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And here he is

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Logan Webb has arrived.

Los Angeles Dodgers against the San Francisco Giants Game 5 of National League Divisional Series Photo by Ray Chavez/MediaNews Group/The Mercury News via Getty Images

We’re well into the Ws in our San Francisco Giants season reviews, which brings us to one of the best stories in a year full of them: right-handed starting pitcher Logan Webb.

2021 review

27 games (26 starts), 148.1 innings, 3.03 ERA, 2.72 FIP, 1.106 WHIP, 158 strikeouts, 36 walks, 3.9 rWAR, 4.1 fWAR

I’ve written season reviews for Logan Webb on this website (Webbsite?) in all three of his years since making the Majors.

Let’s ... err ... review some of the reviews.

This was my headline in 2019:

Logan Webb was electric, albeit mediocre

In it, I said things like, “Logan Webb may never be a good pitcher,” and “Webb wasn’t very good last year.”

I also said things like, “If you wanted to say that Webb has shown the most electric pitches (at the Major League level) of any Giants prospect since Madison Bumgarner, I wouldn’t stop you,” and “He’s got the total package.”

I even threw in the grammatically sensational compliment that, “But he exciting.”

A year later, after a 2020 season in which Webb had almost exactly replicated his 2019 performance, I found myself in a similar place, albeit with even more difficulty arriving at any type of reasonable analysis.

I said confused things, like, “I have no idea how to evaluate Webb’s second MLB season,” and “He looked like a prospect trying to figure some things out and hey, what do you know, that’s exactly what he is.”

I said pessimistic things, like, “On the one hand, Webb’s ERA lagging behind his FIP suggests that he’s a better pitcher than the results would indicate. On the other hand, we now have a two-year sample of Webb’s ERA being well over a run behind his FIP, so maybe that’s just who he is: the reverse Matt Cain,” which I countered with optimistic things, like, “On the other other hand, he still hasn’t even pitched 100 MLB innings, so it’s probably way too small of a sample size to make that assumption.”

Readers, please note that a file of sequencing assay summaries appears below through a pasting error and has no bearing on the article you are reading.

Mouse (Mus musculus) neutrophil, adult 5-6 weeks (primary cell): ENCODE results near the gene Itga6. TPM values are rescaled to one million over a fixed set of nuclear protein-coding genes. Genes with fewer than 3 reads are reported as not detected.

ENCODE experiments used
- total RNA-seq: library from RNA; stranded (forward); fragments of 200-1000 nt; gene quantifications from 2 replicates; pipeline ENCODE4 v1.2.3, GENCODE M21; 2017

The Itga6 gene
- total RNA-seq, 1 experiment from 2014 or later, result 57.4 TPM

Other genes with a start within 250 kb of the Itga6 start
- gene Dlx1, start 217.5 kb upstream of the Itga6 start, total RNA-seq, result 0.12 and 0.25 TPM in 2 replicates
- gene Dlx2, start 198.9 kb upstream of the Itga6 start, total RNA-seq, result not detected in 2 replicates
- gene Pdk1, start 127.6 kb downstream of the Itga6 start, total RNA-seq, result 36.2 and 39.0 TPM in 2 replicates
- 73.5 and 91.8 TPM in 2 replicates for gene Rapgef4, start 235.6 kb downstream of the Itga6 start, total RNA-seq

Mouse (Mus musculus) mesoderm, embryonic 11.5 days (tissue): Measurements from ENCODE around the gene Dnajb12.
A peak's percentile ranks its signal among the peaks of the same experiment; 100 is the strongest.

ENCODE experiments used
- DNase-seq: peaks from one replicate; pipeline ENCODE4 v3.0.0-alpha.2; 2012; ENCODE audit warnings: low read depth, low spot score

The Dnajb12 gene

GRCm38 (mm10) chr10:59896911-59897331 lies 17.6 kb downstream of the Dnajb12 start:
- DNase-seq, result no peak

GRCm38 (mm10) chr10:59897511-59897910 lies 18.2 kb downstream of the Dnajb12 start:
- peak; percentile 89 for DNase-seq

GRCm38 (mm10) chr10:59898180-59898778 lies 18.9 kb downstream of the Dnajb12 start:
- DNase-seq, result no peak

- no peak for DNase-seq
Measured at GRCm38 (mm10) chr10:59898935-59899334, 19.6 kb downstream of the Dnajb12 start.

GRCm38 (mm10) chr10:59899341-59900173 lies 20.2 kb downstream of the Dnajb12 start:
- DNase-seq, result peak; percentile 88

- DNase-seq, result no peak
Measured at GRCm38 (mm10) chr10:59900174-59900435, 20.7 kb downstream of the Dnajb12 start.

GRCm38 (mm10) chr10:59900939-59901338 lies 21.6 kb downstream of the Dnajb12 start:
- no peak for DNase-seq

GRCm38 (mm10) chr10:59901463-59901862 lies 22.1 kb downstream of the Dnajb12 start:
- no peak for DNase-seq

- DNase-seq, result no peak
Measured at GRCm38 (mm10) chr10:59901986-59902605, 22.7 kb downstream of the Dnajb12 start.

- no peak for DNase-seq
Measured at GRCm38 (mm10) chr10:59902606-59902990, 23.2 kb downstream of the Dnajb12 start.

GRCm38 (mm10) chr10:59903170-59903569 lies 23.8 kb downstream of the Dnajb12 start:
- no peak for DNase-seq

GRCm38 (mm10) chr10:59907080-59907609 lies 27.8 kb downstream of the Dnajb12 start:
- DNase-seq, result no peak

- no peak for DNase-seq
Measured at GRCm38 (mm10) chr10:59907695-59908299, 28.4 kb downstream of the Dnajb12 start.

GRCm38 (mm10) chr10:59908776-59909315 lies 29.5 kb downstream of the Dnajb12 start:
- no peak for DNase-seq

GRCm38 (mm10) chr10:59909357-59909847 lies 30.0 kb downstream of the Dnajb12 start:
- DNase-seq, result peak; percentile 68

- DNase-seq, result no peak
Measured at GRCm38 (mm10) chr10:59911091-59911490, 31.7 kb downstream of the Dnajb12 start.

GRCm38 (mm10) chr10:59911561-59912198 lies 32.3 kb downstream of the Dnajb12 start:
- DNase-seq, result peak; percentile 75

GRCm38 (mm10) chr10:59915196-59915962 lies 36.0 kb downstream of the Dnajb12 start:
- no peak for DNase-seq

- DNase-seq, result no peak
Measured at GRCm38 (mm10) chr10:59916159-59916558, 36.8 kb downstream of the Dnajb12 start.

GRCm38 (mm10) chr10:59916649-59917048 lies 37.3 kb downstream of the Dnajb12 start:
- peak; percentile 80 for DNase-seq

I concluded with this guess about his role in 2021: “Webb will certainly pitch a lot this year, but I wouldn’t be shocked if it’s a mix of starts, relief appearances, and developmental time in AAA.”

And now here we are, with the 2021 season in the rear view mirror (and, unfortunately, the 2022 season not in the front view mirror [that’s not what those are called!], but that’s a different story for a different day [specifically, it was a story for Tuesday]), and it seems that we know what Webb is.

An ace. The ace.

It’s easy to forget, given where he ended the year, that Webb didn’t start the season strong — or even as a presumed staple of the rotation. He made two early starts only because of injuries, as the team otherwise would have had a rotation of Kevin Gausman, Johnny Cueto, Anthony DeSclafani, Aaron Sanchez, and Alex Wood. He wasn’t good in those two starts, with a collective line of 10.1 innings, 15 hits, 5 walks, 6 earned runs, and 11 strikeouts.

When the rotation became healthy, Webb briefly moved to the bullpen, but just as quickly returned to the rotation as more injuries struck.

In a repeat of his 2019 and 2020 performances, he mixed dazzling results with brutal outings. His got shellacked in his return to the rotation, allowing four runs in as many innings. He responded with seven scoreless innings in his next start, then gave up nine runs in his next two starts combined.

And then it clicked. All the optimistic things I said in 2019 and 2020 gelled like some glorious marinade, and Webb hit his stride, found his groove, made the magic, and any other manner of cliched expressions. All at once.

Starting with a May 11 appearance, Webb pitched 14 straight games (sandwiched around an injury) without allowing multiple earned runs. During that time he pitched 80.1 innings and allowed 56 hits, 16 walks, and 13 earned runs, while striking out 88, good for a 1.46 ERA and 2.54 FIP. The team went 13-1 when he took the mound.

And along the way he became the future. We didn’t know it at the time, but Webb’s battery mate, Buster Posey, and co-ace, Gausman, would play their final game for the Giants in 2021. Webb would, and has been, forced into a role as a franchise cornerstone.

He seems to fit it. The All-Star performance is there (and it’s now when I remind you that, having not turned 25 until after the season ended, and being less than a month older than his new battery mate, Joey Bart, Webb is quite young!), the connection with the fanbase is there, and hell ... even the gifs are there.

But perhaps best of all was how Webb’s season ended. In heartbreak, yes, like the rest of the Giants, but also with dominance against one of the best teams ever constructed. Webb pitched twice in the NLDS against the Los Angeles Dodgers, opening and closing the five-game series.

Here was his line: 14.2 innings, 9 hits, 1 walk, 1 earned run, 17 strikeouts.

His future is bright. And, by virtue, the team’s is.

Role in 2022

Barring a very unlikely trade for an ace, or an even more unlikely signing of free agent Clayton Kershaw (which the Giants should totally do), Webb will open 2022 as the unquestioned No. 1 starter in the Giants rotation.

And he’s earned it.

Grade: A+

Poll

How do you grade Logan Webb’s season?

  • 77%
    A+
    (295 votes)
  • 17%
    A
    (68 votes)
  • 3%
    A-/B+
    (14 votes)
  • 0%
    B
    (1 vote)
  • 0%
    B-/C+
    (0 votes)
  • 0%
    C
    (0 votes)
  • 0%
    C-/D+
    (1 vote)
  • 0%
    D
    (0 votes)
  • 0%
    F (hi, troll)
    (3 votes)
382 votes total Vote Now